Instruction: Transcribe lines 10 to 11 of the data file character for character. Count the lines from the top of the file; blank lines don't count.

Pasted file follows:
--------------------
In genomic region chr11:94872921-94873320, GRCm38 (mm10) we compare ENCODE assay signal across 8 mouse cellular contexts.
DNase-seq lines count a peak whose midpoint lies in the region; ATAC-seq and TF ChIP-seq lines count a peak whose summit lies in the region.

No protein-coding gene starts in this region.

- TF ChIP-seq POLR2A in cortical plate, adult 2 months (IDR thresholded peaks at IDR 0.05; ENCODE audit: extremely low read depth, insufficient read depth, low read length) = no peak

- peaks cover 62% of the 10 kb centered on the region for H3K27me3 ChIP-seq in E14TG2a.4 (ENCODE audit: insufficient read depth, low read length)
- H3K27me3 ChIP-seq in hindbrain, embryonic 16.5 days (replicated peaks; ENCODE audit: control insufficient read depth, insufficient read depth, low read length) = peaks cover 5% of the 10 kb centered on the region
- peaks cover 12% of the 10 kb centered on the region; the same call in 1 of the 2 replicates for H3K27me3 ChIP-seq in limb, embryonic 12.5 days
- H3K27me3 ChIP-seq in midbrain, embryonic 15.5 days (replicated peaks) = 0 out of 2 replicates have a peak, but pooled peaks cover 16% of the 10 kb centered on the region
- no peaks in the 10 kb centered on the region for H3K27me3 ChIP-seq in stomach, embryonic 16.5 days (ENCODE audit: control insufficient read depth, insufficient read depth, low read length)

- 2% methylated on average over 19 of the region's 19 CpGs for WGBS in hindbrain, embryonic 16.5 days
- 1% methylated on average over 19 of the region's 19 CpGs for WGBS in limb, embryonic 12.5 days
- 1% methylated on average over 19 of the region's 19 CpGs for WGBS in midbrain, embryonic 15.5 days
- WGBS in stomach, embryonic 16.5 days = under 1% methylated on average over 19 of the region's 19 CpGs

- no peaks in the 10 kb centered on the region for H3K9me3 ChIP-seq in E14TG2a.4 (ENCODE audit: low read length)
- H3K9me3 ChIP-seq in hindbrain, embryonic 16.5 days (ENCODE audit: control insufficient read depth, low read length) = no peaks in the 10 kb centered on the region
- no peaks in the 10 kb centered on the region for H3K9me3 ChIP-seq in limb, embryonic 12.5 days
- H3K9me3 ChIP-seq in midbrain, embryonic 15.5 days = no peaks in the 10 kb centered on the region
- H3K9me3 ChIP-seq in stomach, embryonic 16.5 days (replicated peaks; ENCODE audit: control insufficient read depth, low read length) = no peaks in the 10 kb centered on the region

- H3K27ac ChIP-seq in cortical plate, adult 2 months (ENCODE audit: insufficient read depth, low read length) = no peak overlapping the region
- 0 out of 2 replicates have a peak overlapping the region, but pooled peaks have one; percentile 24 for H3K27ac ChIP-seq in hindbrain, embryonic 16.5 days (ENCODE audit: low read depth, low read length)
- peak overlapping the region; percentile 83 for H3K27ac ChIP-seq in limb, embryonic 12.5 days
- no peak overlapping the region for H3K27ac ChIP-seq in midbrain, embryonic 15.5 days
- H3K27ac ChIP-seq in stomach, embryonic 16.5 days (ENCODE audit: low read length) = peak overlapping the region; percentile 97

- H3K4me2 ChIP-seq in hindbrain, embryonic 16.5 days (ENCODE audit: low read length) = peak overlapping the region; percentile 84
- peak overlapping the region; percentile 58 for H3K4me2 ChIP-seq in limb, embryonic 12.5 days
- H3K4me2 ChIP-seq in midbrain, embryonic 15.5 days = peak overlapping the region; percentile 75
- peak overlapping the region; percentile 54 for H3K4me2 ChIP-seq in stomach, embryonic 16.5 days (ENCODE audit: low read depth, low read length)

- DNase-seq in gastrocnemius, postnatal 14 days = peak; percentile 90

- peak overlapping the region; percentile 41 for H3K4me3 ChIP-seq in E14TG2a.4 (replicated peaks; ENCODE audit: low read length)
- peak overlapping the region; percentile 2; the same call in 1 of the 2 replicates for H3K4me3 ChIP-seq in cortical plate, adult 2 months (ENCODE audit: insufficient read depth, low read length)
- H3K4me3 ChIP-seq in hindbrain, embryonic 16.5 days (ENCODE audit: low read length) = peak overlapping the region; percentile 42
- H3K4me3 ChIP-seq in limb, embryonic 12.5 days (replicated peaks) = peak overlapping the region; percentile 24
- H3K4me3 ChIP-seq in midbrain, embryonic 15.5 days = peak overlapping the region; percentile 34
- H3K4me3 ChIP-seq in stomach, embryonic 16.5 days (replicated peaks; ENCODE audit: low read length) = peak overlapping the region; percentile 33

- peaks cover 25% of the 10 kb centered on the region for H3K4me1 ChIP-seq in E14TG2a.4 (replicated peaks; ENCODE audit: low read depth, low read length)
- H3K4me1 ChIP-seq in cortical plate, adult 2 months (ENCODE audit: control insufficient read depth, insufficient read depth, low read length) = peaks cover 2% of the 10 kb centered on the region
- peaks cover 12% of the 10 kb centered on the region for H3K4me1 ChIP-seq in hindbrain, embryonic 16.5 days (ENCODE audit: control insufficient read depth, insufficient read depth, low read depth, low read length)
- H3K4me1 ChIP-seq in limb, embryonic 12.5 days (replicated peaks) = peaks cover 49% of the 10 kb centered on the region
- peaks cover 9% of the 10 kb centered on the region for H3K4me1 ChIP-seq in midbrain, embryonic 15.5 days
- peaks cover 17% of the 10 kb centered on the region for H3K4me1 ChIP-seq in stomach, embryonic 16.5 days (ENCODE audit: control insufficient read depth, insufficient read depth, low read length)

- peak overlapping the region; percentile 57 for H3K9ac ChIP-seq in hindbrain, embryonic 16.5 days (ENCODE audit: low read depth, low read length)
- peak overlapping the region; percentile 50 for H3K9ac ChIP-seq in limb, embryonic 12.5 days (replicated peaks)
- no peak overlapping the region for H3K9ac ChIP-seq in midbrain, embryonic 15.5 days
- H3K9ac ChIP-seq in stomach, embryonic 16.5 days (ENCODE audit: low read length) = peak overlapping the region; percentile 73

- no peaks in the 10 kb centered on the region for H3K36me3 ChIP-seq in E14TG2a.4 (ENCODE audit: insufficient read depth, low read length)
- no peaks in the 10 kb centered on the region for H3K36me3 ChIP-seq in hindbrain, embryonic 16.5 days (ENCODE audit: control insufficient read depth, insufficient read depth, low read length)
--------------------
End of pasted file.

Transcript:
- 2% methylated on average over 19 of the region's 19 CpGs for WGBS in hindbrain, embryonic 16.5 days
- 1% methylated on average over 19 of the region's 19 CpGs for WGBS in limb, embryonic 12.5 days